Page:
Construction has gained in the past year as activity has picked up. Construction jobs remain 12,700 below the 2007 peak and 59,200 (6%) below the pre-recession high in 2006. Over half (vs. 2007) of these gaps are due to reduced activity in Residential Building Construction.

 

 

Figure Source: California Employment Development Department

Unemployment Rates by Region

wdt_ID Region Unemployment Rates
1 California 4.1
2 Bay Area 2.8
3 Orange County 3.0
4 Sacramento 3.7
5 Central Sierra 3.9
6 San Diego/Imperial 4.0
7 Central Coast 4.2
8 Inland Empire 4.3
9 Los Angeles 4.5
10 Upstate California 5.2
11 Central Valley 7.3

Figure Source: California Employment Development Department

Unemployment Rates by Legislative District

Lowest (June 2019)

wdt_ID Legislative District Unemployment Rate Legislative District Unemployment Rate Legislative District Unemployment Rate
1 CD12 (Pelosi-D) 2.2 SD13 (Hill-D) 2.0 AD22 (Mullin-D) 2.0
2 CD18 (Eshoo-D) 2.2 SD11 (Wiener-D) 2.4 AD16 (Bauer-Kahan-D) 2.0
3 CD14 (Speier-D) 2.4 SD36 (Bates-R) 2.6 AD24 (Berman-D) 2.2
4 CD17 (Khanna-D) 2.5 SD37 (Moorlach-R) 2.7 AD17 (Chiu-D) 2.3
5 CD15 (Swalwell-D) 2.5 SD39 (Atkins-D) 2.7 AD28 (Low-D) 2.3
6 CD52 (Peters-D) 2.6 SD10 (Wieckowski-D) 2.7 AD25 (Chu-D) 2.5
7 CD49 (Levin-D) 2.6 SD15 (Beall-D) 2.8 AD19 (Ting-D) 2.5
8 CD45 (Porter-D) 2.7 SD07 (Glazer-D) 2.9 AD78 (Gloria-D) 2.5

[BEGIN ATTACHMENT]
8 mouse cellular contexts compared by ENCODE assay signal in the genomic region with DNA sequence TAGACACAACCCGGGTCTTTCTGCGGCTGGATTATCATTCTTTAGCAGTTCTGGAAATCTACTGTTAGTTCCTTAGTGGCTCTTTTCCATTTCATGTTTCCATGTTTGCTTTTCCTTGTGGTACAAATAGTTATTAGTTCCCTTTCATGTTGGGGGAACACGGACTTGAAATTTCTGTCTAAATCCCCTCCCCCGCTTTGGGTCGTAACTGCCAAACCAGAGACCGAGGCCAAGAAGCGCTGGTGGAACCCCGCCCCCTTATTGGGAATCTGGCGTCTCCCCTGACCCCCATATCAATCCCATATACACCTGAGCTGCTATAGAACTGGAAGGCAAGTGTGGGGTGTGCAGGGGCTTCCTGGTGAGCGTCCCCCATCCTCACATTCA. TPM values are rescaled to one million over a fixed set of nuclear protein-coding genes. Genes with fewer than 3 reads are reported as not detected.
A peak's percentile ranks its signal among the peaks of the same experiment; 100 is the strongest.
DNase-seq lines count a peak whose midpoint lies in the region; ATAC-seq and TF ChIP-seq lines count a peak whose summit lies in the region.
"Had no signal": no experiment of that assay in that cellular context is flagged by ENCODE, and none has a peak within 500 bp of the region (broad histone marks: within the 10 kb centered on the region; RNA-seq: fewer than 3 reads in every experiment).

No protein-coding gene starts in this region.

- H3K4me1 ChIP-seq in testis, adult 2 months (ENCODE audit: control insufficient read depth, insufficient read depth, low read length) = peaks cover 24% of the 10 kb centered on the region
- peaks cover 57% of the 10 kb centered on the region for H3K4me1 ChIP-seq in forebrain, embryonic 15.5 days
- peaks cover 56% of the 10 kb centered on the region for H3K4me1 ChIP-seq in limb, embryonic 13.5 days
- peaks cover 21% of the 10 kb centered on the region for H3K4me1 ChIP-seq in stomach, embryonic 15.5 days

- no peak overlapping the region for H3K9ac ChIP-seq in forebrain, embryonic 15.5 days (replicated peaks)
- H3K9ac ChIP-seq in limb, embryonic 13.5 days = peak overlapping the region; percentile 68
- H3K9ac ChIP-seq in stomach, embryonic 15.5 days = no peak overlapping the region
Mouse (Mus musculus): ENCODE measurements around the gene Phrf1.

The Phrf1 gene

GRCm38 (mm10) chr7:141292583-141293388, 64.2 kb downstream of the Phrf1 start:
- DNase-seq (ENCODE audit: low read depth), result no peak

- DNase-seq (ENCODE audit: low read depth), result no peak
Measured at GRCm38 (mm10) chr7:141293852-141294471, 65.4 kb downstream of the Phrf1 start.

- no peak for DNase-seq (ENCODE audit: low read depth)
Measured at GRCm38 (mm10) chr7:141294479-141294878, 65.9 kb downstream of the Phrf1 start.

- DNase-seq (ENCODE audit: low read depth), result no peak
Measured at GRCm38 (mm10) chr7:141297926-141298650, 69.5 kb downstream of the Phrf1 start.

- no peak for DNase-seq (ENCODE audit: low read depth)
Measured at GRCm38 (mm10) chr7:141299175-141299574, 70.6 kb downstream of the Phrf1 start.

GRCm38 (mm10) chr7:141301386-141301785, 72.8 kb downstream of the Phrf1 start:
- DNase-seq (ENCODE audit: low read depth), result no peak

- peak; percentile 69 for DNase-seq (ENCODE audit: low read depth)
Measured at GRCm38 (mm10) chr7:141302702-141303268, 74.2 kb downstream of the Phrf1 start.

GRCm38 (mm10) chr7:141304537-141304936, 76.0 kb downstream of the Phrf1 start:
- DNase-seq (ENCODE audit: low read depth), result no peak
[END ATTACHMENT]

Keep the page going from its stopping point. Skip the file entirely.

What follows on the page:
9 CD48 (Rouda-D) 2.7 SD02 (McGuire-D) 3.1 AD73 (Brough-R) 2.6
10 CD02 (Huffman-D) 3.0 SD34 (Umberg-D) 3.2 AD74 (Petrie-Norris-D) 2.6

Highest (June 2019)

wdt_ID Legislative District Unemployment Rate Legislative District Unemployment Rate Legislative District Unemployment Rate
1 CD43 (Waters-D) 5.3 SD21 (Wilk-R) 5.2 AD03 (Gallagher-R) 6.0
2 CD40 (Roybal-Allard-D) 5.3 SD33 (Lara-D) 5.2 AD59 (Jones-Sawyer-D) 6.1
3 CD09 (McNerney-D) 5.5 SD30 (Mitchell-D) 5.4 AD64 (Gipson-D) 6.3
4 CD10 (Harder-D) 6.0 SD35 (Bradford-D) 5.6 AD13 (Eggman-D) 6.5
5 CD44 (Barragan-D) 6.3 SD08 (Borgeas-R) 5.6 AD34 (Fong-R) 6.5
6 CD22 (Nunes-R) 6.8 SD05 (Galgiani-D) 5.8 AD21 (Gray-D) 8.0
7 CD23 (McCarthy-R) 7.0 SD16 (Grove-R) 6.7 AD31 (Arambula-D) 8.5
8 CD16 (Costa-D) 8.3 SD12 (M. Caballero-D) 6.8 AD26 (Mathis-R) 8.9
9 CD51 (Vargas-D) 8.4 SD40 (Hueso-D) 7.1 AD32 (Salas-D) 9.5
10 CD21 (Cox-D) 9.1 SD14 (Hurtado-D) 10.0 AD56 (Garcia-D) 9.6

Employment Growth by Region

Containing 19.6% of the state’s population, the Bay Area has accounted for 42.8% of net employment growth compared to pre-recession levels. Los Angeles Region, with 29.1% of the population, accounted for only 15.7% of net employment gains, while Inland Empire continues to rank the second highest.

Figure Sources: California Employment Development Department; Department of Finance

MSAs with the Worst Unemployment Rates